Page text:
When I was a kid one of my favorite museum tours in Paris was the Musée des égouts de Paris – the sewer museum. Paris’ sewers go back a long way; they were semi-open rivers of effluent, like the Thames in London or the Cloaca Maxima in Rome; often these were rivers that were thoroughly ruined then built over and forgotten as long as the nasty stuff flowed the right direction.
My posting about The Great Poop of London must have perturbed the artificial intelligences that feed me news because I’ve gotten a rush of references to poop. At least that’s better than when I start fact-checking the torture program, or researching nuclear weapons.
Anyway, here’s a fascinating article that came up in Slate, about the Chicago river, and the sewers under that great city. [slate]
The sewer engineer’s riddle: What do you get when you mix a gallon of sewage and a gallon of rainwater? Two gallons of sewage.
Naturally, sewer engineers have their own culture, and their own jokes. It must be a fascinating fraternity, who know where everything is and who go down into the secret city below the city. And, every city’s different. For example, did you know that San Francisco has parts of the city that are built over the skeletons of ships that gold rushers arrived in? They sank into the mud and became infrastructure.
One of the most fascinating things I learned about sewers, when I was a kid, was “pigging” the lines. Basically, you have a round sewer, and sometimes it might need to be cleaned out. Let’s say the sewer goes under the Seine River – it’s way too dangerous for a person to go down there under any circumstances (would you trust “OK, we have it shut off, you run down there and shovel out the shit and if you hear us yell “run!” you hightail it out of there!”) so you force a gigantic fairly well-fitting cork ball in one side and let the suction pull it through, pushing a mountain of stuff into a gigantic stuff volcano on the other side, like some sort of champagne cork from hell. The museum even mentions the notable time that the cork got stuck and they let the water build up so they could put some dynamite on a long pole and blow it clear. Poop plus dynamite plus water as a tamper! I am sure that the ancient Roman sewer engineers would have immediately understood the whole thing, and been green with envy.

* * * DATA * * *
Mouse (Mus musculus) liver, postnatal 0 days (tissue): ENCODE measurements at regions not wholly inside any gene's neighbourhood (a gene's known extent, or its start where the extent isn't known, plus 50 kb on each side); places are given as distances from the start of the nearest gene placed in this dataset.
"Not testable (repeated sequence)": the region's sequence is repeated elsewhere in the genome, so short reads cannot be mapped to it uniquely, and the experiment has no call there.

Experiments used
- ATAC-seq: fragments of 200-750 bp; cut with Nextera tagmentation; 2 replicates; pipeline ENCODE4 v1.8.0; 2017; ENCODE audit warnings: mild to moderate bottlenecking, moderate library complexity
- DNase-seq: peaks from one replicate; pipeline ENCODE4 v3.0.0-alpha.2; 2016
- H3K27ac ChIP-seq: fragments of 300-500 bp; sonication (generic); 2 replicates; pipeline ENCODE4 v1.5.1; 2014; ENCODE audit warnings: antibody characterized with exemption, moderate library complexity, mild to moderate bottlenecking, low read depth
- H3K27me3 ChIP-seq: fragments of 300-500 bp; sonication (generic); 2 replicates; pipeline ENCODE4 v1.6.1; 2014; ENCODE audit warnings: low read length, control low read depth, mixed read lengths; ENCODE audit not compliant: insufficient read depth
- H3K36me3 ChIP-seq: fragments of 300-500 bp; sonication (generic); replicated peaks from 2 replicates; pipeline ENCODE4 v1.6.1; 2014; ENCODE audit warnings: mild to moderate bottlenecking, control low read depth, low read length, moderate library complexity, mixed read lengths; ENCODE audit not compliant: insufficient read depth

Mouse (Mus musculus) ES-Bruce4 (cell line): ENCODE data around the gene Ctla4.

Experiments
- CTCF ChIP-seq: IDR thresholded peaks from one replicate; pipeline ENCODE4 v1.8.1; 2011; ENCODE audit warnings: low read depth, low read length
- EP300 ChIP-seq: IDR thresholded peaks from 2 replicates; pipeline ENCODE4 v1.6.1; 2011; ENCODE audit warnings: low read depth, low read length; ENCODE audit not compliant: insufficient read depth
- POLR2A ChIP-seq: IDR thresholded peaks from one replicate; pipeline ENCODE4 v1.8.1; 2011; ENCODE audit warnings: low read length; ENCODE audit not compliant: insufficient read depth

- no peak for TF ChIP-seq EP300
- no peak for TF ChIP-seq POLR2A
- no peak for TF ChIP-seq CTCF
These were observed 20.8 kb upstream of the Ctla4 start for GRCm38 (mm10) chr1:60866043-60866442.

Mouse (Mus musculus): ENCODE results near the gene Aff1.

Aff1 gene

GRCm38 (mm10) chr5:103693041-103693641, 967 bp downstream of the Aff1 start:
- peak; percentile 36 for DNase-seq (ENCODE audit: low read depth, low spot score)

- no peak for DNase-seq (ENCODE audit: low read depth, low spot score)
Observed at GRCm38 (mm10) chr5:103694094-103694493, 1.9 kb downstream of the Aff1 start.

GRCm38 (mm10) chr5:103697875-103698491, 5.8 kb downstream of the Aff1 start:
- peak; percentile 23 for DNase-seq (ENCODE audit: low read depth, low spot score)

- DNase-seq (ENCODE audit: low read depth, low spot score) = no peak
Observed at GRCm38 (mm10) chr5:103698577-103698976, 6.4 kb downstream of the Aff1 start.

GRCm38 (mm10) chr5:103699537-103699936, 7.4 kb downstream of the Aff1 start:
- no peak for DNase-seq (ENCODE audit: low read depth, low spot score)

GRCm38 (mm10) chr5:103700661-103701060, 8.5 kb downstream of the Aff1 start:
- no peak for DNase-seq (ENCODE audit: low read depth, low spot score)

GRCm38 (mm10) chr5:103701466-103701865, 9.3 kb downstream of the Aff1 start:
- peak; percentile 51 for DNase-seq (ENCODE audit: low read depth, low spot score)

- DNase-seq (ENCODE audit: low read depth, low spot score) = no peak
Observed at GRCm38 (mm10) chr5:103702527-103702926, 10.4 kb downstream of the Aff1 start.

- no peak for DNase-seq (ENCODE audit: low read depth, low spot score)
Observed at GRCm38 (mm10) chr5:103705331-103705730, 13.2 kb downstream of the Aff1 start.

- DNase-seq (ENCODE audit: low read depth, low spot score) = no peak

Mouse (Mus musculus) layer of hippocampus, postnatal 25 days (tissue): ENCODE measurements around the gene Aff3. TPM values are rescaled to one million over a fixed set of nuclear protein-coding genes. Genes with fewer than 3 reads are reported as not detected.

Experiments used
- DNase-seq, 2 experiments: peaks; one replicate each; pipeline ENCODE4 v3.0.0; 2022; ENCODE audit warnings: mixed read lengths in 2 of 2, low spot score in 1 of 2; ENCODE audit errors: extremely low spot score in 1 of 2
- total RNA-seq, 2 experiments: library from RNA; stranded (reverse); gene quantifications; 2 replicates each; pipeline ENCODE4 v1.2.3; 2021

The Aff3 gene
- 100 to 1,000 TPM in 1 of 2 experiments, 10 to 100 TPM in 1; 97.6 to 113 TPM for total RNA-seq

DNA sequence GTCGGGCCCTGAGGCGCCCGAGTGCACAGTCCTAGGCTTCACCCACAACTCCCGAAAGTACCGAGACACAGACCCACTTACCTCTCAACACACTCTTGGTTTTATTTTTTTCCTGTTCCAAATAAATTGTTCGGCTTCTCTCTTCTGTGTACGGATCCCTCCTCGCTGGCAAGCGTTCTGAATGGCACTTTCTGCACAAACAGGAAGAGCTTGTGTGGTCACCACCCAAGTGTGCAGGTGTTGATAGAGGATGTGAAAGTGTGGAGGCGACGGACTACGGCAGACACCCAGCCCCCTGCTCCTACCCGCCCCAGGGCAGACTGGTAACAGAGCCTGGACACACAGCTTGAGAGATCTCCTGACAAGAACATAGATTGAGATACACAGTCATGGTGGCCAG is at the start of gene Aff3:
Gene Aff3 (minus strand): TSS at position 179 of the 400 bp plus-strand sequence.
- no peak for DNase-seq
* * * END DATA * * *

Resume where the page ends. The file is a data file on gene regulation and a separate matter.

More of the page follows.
That’s because Chicago built a second river, an infernal reflection of the first, tracing its course hundreds of feet below ground. On rainy days, this subterranean passage, a conduit that can hold more than 1 billion gallons of wastewater, welcomes a roaring torrent of shit, piss, and oily runoff from the downtown streets. This megasewer, a filthy hidden portrait to the Chicago River;s Dorian Gray, is dynamic enough to create its own wave action if not properly supervised. That’s what happened on Oct. 3, 1986, when a geyser blasted through a downtown street, lifting a 61-year-old woman’s Pontiac Bonneville into the air like a toy, nearly drowning the driver in dirty water
It may be full of poop and whatnot, but water’s still very heavy and obeys physical law. What goes up, comes down, etc. Most importantly, about water is that it’s not compressible. If a million gallons of water falls on a city the size of Chicago, all that water’s got to have someplace to go. Hint: it’s great for diluting the mess in the sewers.
The whole article is framed around the question of “what happens if there is too much rain?” Well, that is a problem. I loved the illustrations that show, basically, that no matter how you slice it the water’s got to have somewhere to go because once it finds its level, that level had better not be your basement.
When Lori Burns was growing up on the South Side of Chicago in the 1980s, she always kept an eye on the dip Stony Island Avenue took under the freight tracks on 95th Street. “We knew that if it was flooded, we’d have water.” Her parents’ basement, once a cozy retreat with a radiant-heating floor, was transformed into a semiannual biohazard zone. The house flooded while Burns’ mother was in treatment for breast cancer, in 2004 and 2007. It flooded again in 2008, 2011, and 2013, ruining the washing machine, boiler, and hot-water heater. After she inherited the house, Burns spent more than $10,000 on flood-proofing. “For most African Americans, that house is the biggest asset you have,” says Burns, who is black. “And if it’s being ruined from the bottom up, that’s not OK.”
[Included that as a reminder that ‘infrastructure’ spending in the US is also horribly racist]
Overall, my take-away lesson is that when you build big sewers, they handle normal problems just fine but there’s always a failure-point which results in catastrophic blowback. The trick is to build that failure-point with vision and foresight.
The article also has some deep thinking about the fundamentals of engineering:
“It’s a marvel,” Hobbs adds. “But we have this tendency in this country to think we can build our way out of stuff. And we can’t always build our way out.”
There are amazing sewers under Tokyo, which must have inspired the Moria scene.
I want to observe a Senkai Juku performance there. Gods, please make this happen.
A guy I used to hang out with was an “urban explorer” whose hobby was going into places where you’re not supposed to go. His greatest accomplishment was getting into some of the spillways around Niagra Falls. He had some amazing pictures. Not my idea of fun, fast-roping around in the dark, with your ear cocked for the sound of a great big toilet flushing.